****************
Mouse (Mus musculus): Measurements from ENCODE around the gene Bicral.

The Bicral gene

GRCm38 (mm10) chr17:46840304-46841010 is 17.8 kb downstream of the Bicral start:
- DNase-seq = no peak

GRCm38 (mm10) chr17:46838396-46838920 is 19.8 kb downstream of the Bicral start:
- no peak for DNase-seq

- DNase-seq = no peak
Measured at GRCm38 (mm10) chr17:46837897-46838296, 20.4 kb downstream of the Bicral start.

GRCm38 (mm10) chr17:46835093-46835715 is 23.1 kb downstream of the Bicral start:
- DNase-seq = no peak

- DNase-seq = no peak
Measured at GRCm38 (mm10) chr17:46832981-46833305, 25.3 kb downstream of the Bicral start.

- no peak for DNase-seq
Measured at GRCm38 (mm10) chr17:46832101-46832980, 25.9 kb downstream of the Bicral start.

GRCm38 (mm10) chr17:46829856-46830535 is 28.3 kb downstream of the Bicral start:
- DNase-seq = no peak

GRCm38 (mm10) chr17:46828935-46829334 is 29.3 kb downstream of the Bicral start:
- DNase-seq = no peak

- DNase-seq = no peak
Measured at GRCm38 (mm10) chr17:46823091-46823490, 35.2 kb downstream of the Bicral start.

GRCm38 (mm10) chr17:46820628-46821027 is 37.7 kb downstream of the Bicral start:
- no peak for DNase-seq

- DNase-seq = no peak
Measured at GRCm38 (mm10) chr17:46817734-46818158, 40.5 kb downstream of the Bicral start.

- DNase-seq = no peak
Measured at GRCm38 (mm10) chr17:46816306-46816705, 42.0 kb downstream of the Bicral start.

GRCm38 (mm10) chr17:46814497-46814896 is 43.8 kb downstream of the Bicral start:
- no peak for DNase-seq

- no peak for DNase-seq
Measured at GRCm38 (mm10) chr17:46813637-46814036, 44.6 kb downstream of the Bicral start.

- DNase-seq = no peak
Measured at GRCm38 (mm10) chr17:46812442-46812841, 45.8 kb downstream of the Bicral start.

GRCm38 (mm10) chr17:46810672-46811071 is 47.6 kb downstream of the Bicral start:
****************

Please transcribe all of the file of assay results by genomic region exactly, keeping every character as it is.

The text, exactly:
Mouse (Mus musculus): Measurements from ENCODE around the gene Bicral.

The Bicral gene

GRCm38 (mm10) chr17:46840304-46841010 is 17.8 kb downstream of the Bicral start:
- DNase-seq = no peak

GRCm38 (mm10) chr17:46838396-46838920 is 19.8 kb downstream of the Bicral start:
- no peak for DNase-seq

- DNase-seq = no peak
Measured at GRCm38 (mm10) chr17:46837897-46838296, 20.4 kb downstream of the Bicral start.

GRCm38 (mm10) chr17:46835093-46835715 is 23.1 kb downstream of the Bicral start:
- DNase-seq = no peak

- DNase-seq = no peak
Measured at GRCm38 (mm10) chr17:46832981-46833305, 25.3 kb downstream of the Bicral start.

- no peak for DNase-seq
Measured at GRCm38 (mm10) chr17:46832101-46832980, 25.9 kb downstream of the Bicral start.

GRCm38 (mm10) chr17:46829856-46830535 is 28.3 kb downstream of the Bicral start:
- DNase-seq = no peak

GRCm38 (mm10) chr17:46828935-46829334 is 29.3 kb downstream of the Bicral start:
- DNase-seq = no peak

- DNase-seq = no peak
Measured at GRCm38 (mm10) chr17:46823091-46823490, 35.2 kb downstream of the Bicral start.

GRCm38 (mm10) chr17:46820628-46821027 is 37.7 kb downstream of the Bicral start:
- no peak for DNase-seq

- DNase-seq = no peak
Measured at GRCm38 (mm10) chr17:46817734-46818158, 40.5 kb downstream of the Bicral start.

- DNase-seq = no peak
Measured at GRCm38 (mm10) chr17:46816306-46816705, 42.0 kb downstream of the Bicral start.

GRCm38 (mm10) chr17:46814497-46814896 is 43.8 kb downstream of the Bicral start:
- no peak for DNase-seq

- no peak for DNase-seq
Measured at GRCm38 (mm10) chr17:46813637-46814036, 44.6 kb downstream of the Bicral start.

- DNase-seq = no peak
Measured at GRCm38 (mm10) chr17:46812442-46812841, 45.8 kb downstream of the Bicral start.

GRCm38 (mm10) chr17:46810672-46811071 is 47.6 kb downstream of the Bicral start: